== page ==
Tennis: Dutch courage earns respect

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The Independent Online
SEARCHING the heavens for a new star on the women's circuit is not usually a very profitable pastime but, even through the clouds, the wind and the occasional rain, one twinkled brightly this past week at Eastbourne and it came from just across the Channel.

Miriam Oremans, of the Netherlands, ranked 42 in the world, beat Helena Sukova and the defending champion Lori McNeil before giving Martina Navratilova a fright in an excellent final yesterday which saw the 36-year-old Czech-born American prevail in the end 2-6, 6-2, 6-3.

Given the circumstances that accompanied Navratilova's dramatic last-minute entry into the Volkswagen Cup, it was difficult to upstage one of the greatest players in the history of tennis but the Dutch 20-year-old gave it an excellent try.

Facing by far the biggest singles occasion of her career - she appeared with Jacco Eltingh in the Wimbledon Mixed Doubles final last year - Oremans stunned Navratilova in the opening game of the match by breaking her serve to love. There was no fluke about it either. A clean service return winner and three passes left Martina peering through her spectacles at this opponent she had never played before; a stocky figure under a white cap who was obviously not going to be over- awed by a packed centre court at Devonshire Park.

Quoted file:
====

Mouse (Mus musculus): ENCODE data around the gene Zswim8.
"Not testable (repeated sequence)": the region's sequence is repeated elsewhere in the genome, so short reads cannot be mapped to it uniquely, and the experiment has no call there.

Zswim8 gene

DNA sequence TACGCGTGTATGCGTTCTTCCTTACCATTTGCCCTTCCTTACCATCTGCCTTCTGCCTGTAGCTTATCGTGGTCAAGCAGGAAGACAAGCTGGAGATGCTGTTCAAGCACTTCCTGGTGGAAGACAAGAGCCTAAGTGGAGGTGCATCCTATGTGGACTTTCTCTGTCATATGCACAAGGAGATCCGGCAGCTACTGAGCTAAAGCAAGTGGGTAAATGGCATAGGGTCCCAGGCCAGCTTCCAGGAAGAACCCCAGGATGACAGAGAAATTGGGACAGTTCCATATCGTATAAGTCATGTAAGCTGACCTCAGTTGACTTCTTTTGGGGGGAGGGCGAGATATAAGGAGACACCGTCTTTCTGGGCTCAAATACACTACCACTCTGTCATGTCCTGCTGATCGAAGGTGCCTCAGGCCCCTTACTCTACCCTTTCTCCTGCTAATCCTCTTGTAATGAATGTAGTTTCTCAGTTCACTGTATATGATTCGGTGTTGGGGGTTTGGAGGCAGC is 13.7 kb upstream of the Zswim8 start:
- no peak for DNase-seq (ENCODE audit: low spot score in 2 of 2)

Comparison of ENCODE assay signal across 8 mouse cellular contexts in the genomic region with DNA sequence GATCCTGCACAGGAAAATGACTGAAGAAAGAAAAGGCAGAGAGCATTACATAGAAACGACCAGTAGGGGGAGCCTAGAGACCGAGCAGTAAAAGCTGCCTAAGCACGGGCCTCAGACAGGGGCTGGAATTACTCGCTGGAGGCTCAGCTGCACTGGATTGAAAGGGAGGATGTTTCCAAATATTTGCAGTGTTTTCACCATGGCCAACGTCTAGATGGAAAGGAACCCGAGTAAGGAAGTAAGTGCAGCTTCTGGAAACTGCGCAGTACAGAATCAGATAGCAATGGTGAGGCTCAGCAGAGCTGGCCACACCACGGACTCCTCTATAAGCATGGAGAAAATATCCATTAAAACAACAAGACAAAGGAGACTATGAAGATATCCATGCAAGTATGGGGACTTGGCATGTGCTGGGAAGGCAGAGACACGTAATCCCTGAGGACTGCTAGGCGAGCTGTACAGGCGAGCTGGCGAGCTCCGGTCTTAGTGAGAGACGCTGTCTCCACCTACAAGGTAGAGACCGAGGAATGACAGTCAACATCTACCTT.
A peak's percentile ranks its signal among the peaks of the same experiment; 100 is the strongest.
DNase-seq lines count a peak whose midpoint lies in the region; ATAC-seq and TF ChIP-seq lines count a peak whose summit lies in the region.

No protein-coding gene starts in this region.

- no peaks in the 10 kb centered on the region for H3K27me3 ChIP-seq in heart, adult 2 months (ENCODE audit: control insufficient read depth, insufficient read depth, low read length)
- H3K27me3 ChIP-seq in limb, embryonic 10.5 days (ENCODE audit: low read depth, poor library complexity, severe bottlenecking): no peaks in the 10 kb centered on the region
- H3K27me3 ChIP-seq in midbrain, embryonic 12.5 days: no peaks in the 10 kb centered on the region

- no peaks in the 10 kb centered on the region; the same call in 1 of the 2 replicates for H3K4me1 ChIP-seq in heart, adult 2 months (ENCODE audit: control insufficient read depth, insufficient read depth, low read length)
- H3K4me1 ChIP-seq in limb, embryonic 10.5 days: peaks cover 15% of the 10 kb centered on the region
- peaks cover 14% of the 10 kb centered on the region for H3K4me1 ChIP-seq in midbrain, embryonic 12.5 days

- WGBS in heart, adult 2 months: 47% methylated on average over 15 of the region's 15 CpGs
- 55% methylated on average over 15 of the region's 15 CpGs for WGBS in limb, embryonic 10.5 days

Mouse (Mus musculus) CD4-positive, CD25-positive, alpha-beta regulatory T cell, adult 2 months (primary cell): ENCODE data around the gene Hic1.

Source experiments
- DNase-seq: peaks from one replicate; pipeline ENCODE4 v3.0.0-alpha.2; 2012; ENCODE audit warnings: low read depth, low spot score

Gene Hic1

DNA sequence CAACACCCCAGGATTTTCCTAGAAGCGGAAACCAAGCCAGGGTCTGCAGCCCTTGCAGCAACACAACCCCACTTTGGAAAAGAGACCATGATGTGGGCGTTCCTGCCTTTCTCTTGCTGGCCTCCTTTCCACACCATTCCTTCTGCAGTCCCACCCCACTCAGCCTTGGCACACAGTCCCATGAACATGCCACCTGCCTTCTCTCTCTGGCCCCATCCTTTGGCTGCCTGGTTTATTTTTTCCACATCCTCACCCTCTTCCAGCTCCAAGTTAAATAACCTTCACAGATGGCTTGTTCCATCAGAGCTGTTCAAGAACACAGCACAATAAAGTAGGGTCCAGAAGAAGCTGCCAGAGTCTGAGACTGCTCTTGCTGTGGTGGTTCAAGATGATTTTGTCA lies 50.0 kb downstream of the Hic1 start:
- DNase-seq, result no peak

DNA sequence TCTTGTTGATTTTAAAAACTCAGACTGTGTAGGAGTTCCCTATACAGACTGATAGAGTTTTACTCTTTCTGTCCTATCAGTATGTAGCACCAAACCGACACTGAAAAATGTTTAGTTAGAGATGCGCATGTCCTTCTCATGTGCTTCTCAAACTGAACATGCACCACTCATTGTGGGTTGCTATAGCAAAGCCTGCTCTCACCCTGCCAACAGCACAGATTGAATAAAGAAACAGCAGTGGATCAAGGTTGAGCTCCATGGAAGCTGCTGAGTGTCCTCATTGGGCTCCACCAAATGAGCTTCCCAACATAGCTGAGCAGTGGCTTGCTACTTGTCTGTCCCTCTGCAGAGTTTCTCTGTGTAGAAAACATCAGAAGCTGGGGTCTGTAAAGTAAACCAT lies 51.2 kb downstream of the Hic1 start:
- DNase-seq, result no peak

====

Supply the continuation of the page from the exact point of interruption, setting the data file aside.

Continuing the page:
That opening onslaught was more than enough to secure the first set. Succumbing to the consistent brilliance of the Dutch backhand, Navratilova dropped serve again in the seventh game and such was the depth and power of Oremans' serves that the former Wimbledon champion never came close to the break-back.

But one set does not win a title, especially for a player of such relative inexperience. The Dutch player had looked 25 places better than her 42nd ranking but sustaining such a lofty level was going to be difficult. And so it proved. Navratilova finally reached break point for the first time at 3-2 in the second set and promptly seized it with a sweeping forehand service return pass.

The match changed right there. Oremans continued to play well but errors crept into a formerly secure volley and as her serve shortened Navratilova pounced to begin scoring more consistently with return winners.

In the end the Dutch player was well beaten but after a week like this she will be heard from again, possibly at Wimbledon.

It is no coincidence that Dutch players succeed because they work hard. Stan Franker, the coach from Surinam who has been in charge of tennis in the Netherlands for the past several years, is a tough taskmaster but the results are there for all to see. Richard Krajicek leads a pack of male players that have given the Dutch five members of the top 100 and in the women's game the tall Brenda Shultz has recently been making her mark. And now Oremans is following in their footsteps. But it did not apparently come easily. She credited her recent improvement to a fierce training routine at the end of last year which rid her of eight kilos.

Martina knows all about hard work and, with Billie Jean King and Craig Kardon to help her, she is still not ready to shirk it. The way she battled through two matches on Thursday and fought so hard to turn yesterday's final to her own advantage was proof of an undiminished ambition. Her record at Devonshire Park gets more extraordinary with the passing years. She has now won 11 titles in 19 appearances and, after this, another Wimbledon crown cannot be counted out.

(Photograph omitted)